Azétou smokes fish to sell in the market.  She usually smokes them on days when I am planning to sit in my house and at times when the winds are favorable to blow the stench right in my window.  There's hardly anything as pleasant as the odor of dead fish wafting over the cake or brownies you are trying to eat.  Hmmmm.  Maybe that's why I lost 17 lbs!
 
As far as Togolese families go, this is a good one.  The father is not a brutal tyrant and they all seem to enjoy each other's company.  Since Peace Corps practically forces us to live in a family for security reasons, I really couldn't ask for a better family.  They treat me like a celebrity, and are always itching to do anything to help.
 
Still, if I had my choice beforehand, I would have opted to live farther from a family.  It has been seven years since I have lived in my parents' house year-round, and I've come to adore my solitude and independence.  It was a fight to establish myself as the family's neighbor instead of daughter.  It took weeks for me to convince them I can cook for myself, carry my own water, and do my own laundry.  Women just don't live alone in this society, so they expected to fill in for my "lack" of a husband and kids by becoming Mom, Dad, and siblings to me.  But what they can't understand is that our society doesn't force a woman to move straight from her father's house to her husband's house.  We actually encourage young adults to figure themselves out before marrying somebody and having kids.  They have trouble understanding that I am 24 (ancient as far as girls go), unmarried, and childless on purpose.  That is, if I wanted to wake up to screaming every day, I could, and am therefore annoyed to have to during two years of my Non-Waking-Up-To-Screaming life.  But that is all part of the experience, right?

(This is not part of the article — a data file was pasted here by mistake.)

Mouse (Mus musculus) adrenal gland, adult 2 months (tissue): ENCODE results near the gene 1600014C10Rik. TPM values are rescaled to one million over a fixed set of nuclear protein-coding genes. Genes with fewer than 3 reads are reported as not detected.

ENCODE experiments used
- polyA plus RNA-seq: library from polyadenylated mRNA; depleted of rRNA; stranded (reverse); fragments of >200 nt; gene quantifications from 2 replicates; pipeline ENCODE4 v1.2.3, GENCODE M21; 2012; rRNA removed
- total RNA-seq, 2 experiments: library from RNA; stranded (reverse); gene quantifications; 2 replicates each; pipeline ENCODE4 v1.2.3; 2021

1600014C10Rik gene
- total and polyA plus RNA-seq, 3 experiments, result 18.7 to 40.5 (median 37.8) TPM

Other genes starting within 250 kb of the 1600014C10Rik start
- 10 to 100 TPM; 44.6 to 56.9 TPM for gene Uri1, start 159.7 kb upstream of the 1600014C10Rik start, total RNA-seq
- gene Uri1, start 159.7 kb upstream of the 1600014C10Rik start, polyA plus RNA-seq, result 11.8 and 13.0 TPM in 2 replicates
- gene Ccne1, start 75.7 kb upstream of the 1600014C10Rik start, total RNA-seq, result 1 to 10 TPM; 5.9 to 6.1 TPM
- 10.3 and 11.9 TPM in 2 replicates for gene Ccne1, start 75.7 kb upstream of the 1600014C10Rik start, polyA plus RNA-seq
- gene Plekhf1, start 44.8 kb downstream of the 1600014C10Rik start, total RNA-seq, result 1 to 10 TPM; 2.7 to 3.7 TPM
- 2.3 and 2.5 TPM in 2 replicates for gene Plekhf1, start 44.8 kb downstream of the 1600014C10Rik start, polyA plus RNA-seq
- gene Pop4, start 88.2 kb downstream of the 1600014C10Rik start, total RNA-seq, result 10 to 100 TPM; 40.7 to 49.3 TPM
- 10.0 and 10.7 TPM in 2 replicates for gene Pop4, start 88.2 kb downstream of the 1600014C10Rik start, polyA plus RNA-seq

Wish me sanity!